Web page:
How to Conduct a “Welcome to Medicare” Visit
You and your patient have a lot of ground to cover. Here’s one way to get it all done.
Fam Pract Manag. 2005 Apr;12(4):27-31.
The new Welcome to Medicare exam revolves around preventive health care, something family physicians have always incorporated into their practice. But as you work out your routine for performing these visits, you might need to reframe your thinking about what constitutes a physical exam.
The new Medicare exam includes seven elements, and they add up to a patient encounter that is as much of a conversation as it is a physical exam. Making sure you cover all of the required elements in the allotted time takes a well-planned routine. If you haven’t already developed such a routine, this article suggests some time-saving strategies. The encounter form in this article will help you to ensure all elements of the initial preventive physical exam are completed. The form also should help you meet evaluation and management (E/M) documentation requirements.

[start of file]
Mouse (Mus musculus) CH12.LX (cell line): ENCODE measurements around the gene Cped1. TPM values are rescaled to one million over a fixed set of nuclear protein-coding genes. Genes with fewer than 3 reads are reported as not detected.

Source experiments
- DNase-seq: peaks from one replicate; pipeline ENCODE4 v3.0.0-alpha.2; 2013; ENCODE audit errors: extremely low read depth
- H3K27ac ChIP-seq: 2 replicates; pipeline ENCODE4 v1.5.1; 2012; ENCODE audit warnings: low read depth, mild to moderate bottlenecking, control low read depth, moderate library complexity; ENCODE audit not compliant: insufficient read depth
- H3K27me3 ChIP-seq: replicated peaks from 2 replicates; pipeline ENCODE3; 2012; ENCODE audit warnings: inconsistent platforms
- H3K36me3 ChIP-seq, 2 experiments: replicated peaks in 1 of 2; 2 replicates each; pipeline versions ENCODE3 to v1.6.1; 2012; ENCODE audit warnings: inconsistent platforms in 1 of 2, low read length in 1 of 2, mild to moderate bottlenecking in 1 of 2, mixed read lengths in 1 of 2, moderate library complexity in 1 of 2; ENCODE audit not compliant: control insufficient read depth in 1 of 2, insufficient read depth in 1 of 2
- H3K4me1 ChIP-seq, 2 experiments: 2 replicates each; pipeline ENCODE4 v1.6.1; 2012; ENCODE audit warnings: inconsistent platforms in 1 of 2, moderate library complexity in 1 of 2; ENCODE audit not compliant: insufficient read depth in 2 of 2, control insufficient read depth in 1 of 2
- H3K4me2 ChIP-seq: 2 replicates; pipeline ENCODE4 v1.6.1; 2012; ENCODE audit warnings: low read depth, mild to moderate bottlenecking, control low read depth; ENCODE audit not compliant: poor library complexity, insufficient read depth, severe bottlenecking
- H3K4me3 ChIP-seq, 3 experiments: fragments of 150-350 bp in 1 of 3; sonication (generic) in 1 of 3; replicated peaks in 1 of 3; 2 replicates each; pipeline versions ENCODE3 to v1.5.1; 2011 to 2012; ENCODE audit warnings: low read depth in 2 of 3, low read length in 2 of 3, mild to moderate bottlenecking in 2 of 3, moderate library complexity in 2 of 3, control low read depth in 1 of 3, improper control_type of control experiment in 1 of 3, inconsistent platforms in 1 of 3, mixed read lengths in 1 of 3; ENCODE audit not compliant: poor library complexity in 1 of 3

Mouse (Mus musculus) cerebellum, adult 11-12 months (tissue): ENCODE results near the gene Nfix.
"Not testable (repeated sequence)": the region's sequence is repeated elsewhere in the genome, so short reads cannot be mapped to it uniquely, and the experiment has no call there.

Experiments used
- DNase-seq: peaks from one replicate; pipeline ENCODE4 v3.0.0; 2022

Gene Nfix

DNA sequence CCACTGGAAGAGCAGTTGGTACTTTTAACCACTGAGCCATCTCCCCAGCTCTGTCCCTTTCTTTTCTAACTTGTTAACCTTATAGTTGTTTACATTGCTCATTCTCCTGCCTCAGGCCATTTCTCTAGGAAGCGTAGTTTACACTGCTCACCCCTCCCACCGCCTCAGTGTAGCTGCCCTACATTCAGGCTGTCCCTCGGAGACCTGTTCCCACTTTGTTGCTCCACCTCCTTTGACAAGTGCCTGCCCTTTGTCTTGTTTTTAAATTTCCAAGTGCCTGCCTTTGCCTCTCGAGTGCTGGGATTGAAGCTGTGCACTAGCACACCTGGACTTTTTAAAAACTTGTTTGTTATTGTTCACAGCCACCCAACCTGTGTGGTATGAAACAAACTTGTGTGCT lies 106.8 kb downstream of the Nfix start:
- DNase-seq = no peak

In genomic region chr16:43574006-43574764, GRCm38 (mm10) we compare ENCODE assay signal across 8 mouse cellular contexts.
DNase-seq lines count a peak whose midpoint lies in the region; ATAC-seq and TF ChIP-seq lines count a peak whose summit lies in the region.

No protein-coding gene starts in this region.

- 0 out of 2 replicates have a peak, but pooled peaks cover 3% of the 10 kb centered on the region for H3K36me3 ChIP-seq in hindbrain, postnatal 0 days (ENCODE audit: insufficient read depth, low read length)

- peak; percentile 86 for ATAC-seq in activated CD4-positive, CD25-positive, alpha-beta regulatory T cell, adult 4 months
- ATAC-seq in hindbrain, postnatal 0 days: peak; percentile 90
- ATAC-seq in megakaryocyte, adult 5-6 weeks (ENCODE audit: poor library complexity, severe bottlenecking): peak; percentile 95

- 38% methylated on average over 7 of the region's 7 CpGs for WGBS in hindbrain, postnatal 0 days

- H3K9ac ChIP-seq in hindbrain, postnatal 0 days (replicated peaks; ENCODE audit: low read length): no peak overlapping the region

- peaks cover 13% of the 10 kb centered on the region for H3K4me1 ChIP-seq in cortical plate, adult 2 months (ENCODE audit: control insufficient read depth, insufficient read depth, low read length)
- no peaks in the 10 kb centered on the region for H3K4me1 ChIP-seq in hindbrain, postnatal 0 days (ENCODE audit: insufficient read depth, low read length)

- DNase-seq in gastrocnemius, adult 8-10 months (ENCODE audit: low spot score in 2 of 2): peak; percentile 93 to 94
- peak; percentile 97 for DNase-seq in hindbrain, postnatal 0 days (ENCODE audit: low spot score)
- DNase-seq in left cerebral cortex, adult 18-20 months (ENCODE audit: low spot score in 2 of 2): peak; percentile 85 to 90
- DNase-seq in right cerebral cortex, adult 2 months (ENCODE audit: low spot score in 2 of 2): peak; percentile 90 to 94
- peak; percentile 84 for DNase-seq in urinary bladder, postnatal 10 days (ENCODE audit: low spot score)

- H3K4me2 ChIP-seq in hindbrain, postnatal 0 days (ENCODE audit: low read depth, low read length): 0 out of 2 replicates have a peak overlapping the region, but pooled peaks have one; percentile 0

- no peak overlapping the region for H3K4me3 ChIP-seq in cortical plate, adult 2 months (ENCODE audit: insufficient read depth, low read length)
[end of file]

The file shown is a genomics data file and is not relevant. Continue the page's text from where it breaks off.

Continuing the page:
The essential elements
As part of the Medicare Modernization Act (MMA), Medicare beneficiaries whose Part B coverage began after Jan. 1, 2005, and who are within six months of the effective date of their coverage are eligible for one initial preventive physical exam. The exam focuses on identifying modifiable risk factors for medical conditions that frequently affect the elderly, as well as education, counseling and referral for Medicare-covered preventive services.
Here are the seven required elements:
1. Review of comprehensive medical and social history. The purpose of this element is to identify modifiable risk factors for disease.
The medical history component should include illnesses, hospitalizations, surgeries, injuries, allergies, medications, supplements and vitamins. Social issues to address include alcohol, tobacco and illicit drug use; diet; and physical activities. The family history is performed to identify hereditary diseases or diseases that otherwise place the patient at increased risk for disease.
2. Review of risk factors for depression. This next element involves identifying depression and other mood disorders. The Centers for Medicare & Medicaid Services (CMS) does not recommend a specific depression screening tool. Instead, CMS states that you “may select from various available standardized screening tests designed for this purpose.”1